Forgive me for looping back to the first Trump-Clinton debate, but I just read a piece by Retired Col. Andrew Bacevich, my favorite commentator on military matters, that I want to share with you because it is edifying, but also because it calls attention to the near substancelessness (yes, I know, that’s not exactly an official word) of the debates.
Lester Holt of NBC generally got poor reviews for his moderation of that debate, but it turns out that he asked quite a brilliant question that Donald Trump was too ill-informed to even grasp, and that Hillary Clinton was too slippery to honestly address. Here’s the question:
HOLT: Which leads to my next question, as we enter our last segment here on the subject of securing America. On nuclear weapons, President Obama reportedly considered changing the nation’s longstanding policy on first use. Do you support the current policy? Mr. Trump, you have two minutes on that.
I’m sure I heard the question at the time, but didn’t know how brilliant it was. Thanks to Bacevich, and a bit of looking more deeply in to the issue, here’s what I now know:
Three countries that possess nuclear weapons capabilities — China, India and North Korea — have, at least informally, pledged not to make a “first use” of nuclear weapons, which means that they pledge (whether you believe them or not) not to fire a nuclear missile unless one of the other nuclear powers has already crossed the threshold and used one.
The United States (the only nation ever to drop atomic weapons, at the end of World War II), has not made that “no first use” pledge. Its publicly announced policy, most recently updated in a 2010 statement of its “nuclear posture,” is that the United States “reserves the right to use” nuclear weapons first in the case of conflict, although the policy adds that: “The United States will not use or threaten to use nuclear weapons against non-nuclear weapons states that are party to the Nuclear Non-Proliferation Treaty and in compliance with their nuclear non-proliferation obligations.”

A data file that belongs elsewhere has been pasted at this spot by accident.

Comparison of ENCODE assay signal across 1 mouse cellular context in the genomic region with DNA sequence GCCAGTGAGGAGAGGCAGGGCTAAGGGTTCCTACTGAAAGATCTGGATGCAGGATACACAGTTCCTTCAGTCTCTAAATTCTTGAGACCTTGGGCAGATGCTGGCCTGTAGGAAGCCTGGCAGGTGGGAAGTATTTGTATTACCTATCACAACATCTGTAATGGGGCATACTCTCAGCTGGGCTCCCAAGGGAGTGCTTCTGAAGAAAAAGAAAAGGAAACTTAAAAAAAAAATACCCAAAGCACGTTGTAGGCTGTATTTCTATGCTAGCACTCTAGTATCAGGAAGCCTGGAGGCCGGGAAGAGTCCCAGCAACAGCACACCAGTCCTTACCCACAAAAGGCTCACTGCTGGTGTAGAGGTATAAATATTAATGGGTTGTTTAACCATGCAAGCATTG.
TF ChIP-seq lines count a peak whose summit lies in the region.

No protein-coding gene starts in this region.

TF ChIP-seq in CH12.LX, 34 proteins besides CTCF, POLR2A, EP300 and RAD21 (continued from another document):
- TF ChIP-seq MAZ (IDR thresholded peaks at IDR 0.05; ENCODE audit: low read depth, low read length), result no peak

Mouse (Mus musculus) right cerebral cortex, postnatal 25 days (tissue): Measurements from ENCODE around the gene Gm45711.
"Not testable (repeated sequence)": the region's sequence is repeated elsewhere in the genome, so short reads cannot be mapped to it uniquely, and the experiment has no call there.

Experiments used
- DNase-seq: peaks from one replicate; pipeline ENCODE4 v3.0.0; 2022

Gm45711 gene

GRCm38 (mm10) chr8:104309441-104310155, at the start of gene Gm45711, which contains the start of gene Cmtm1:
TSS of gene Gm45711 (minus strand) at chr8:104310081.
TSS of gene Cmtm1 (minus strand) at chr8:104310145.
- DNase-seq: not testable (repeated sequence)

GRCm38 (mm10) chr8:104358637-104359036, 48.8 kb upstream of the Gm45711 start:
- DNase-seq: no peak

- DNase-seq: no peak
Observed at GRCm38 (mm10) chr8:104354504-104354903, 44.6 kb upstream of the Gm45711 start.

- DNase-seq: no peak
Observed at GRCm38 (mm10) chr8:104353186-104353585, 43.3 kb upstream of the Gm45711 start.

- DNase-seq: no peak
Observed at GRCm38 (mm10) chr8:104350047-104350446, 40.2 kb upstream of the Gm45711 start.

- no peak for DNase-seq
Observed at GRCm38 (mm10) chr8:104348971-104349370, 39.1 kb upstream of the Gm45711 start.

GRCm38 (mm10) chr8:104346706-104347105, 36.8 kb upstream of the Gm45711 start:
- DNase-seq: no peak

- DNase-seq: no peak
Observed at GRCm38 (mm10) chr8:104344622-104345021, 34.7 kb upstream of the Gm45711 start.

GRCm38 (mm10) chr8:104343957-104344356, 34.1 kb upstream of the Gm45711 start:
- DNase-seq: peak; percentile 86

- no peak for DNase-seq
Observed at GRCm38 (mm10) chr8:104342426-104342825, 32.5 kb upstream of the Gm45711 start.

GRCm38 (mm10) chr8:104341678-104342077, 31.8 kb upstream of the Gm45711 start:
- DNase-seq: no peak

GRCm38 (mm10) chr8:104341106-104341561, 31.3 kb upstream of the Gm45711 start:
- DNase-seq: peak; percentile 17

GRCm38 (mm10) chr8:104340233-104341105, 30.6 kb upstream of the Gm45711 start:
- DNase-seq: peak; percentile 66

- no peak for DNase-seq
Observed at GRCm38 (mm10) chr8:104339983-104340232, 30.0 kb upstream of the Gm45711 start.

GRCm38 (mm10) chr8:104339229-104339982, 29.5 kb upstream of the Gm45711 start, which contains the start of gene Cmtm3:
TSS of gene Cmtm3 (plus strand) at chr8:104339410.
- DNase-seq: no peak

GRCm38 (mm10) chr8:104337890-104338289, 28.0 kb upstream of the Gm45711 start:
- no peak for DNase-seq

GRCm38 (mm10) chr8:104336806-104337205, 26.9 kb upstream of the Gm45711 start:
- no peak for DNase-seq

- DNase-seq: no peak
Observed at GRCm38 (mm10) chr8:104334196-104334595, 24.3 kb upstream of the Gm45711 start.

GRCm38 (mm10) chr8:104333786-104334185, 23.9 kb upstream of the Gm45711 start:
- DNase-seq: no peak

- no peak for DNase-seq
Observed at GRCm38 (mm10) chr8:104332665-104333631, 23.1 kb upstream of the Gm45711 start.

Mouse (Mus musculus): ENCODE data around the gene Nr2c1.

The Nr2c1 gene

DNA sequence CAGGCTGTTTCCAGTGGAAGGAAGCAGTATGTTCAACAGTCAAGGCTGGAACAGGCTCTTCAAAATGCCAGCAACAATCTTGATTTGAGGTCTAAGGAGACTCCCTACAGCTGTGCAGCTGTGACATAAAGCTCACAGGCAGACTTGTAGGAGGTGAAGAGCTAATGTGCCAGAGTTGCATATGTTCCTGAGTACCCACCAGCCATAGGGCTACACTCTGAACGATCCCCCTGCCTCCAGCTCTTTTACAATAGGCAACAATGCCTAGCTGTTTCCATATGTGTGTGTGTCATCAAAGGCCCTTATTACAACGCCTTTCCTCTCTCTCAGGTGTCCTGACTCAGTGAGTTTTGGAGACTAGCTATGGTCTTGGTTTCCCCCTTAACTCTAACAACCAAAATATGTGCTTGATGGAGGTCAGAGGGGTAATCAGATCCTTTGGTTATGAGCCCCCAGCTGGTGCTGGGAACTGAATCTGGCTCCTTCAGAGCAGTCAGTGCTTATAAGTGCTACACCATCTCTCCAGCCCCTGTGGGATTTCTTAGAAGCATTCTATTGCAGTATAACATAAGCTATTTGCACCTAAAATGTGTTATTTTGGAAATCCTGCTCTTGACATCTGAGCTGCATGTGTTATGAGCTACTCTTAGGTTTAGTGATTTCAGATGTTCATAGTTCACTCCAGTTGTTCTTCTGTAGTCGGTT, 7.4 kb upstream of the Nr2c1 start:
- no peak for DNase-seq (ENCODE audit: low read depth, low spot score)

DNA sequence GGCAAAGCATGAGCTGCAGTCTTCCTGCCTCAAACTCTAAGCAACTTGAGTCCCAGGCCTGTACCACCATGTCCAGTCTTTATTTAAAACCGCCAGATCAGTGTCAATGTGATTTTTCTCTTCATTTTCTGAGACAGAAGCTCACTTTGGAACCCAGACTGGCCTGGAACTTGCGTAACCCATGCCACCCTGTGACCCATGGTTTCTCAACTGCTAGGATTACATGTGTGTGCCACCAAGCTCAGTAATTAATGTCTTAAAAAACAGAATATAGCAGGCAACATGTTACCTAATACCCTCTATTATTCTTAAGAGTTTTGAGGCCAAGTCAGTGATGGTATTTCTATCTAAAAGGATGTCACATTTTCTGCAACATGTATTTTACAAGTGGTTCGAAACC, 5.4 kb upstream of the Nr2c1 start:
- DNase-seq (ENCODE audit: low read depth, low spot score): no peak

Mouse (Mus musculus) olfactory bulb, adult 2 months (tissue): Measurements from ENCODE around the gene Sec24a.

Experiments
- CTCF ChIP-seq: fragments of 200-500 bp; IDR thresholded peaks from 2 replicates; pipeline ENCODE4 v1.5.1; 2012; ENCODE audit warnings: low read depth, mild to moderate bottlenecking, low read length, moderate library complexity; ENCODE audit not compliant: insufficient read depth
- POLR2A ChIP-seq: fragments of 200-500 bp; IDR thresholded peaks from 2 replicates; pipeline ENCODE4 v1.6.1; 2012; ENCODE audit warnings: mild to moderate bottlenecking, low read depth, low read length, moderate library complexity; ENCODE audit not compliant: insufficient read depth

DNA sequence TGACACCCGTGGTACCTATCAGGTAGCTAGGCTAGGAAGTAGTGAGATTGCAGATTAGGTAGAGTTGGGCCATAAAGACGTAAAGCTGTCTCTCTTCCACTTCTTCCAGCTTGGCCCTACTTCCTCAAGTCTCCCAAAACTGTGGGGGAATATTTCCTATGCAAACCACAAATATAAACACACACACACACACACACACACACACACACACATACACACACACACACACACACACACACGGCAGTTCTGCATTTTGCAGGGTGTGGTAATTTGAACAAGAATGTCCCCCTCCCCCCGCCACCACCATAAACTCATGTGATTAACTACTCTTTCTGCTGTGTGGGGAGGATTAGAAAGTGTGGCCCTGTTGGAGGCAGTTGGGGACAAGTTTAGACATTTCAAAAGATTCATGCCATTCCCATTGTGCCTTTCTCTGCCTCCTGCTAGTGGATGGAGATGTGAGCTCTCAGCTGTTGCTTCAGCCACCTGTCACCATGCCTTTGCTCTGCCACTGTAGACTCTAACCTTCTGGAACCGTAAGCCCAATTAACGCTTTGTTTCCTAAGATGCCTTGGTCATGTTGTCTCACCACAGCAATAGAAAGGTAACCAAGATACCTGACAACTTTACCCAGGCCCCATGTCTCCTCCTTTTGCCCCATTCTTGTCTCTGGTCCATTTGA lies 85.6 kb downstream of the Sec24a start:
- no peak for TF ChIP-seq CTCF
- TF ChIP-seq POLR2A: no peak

President Obama recently considered whether to go further toward adopting a strict, “no-first-use” policy. But Holt did not specify, in his question to Clinton and Trump, what change in U.S. posture Obama considered. Bacevich assumes (and I suspect he is right) that Holt was, in addition to seeking each candidate’s thoughts on whether and under what circumstances to use nuclear weapons, seeking to flush out whether the candidates — and perhaps especially Trump — even knew about the issue and about Obama’s recent consideration of changing the U.S. posture on when to contemplate a first use of nuclear weapons.
At the bottom of this post, I’ll paste in the full exchange including the responses of both candidates. As Bacevich points out, Trump’s answer was gibberish. If you read it (below), you’ll see that he managed, within three sentences near the beginning of his ramble, to say both that “I would certainly not do first strike,” and “I can’t take anything off the table,” which sounds like a pretty serious contradiction, since “I would certainly not do first strike” amounts taking something off the table.
He spent the rest of his two minutes criticizing the alleged lack of deal-making prowess, including Clinton’s lack of prowess (although she was not a player in the actual U.S.-Iran negotiations since she left the cabinet by the time) that led to the (according to Trump) horrible deal that stopped Iran’s progress toward a nuclear weapon for at least the next 10 years.
Clinton, when her time came, used her full two minutes and made exactly zero references to the question about first use of nuclear weapons. Personally, I have little doubt that Clinton is familiar with the issue and probably has thoughts about Obama’s recent reconsideration of the U.S. posture.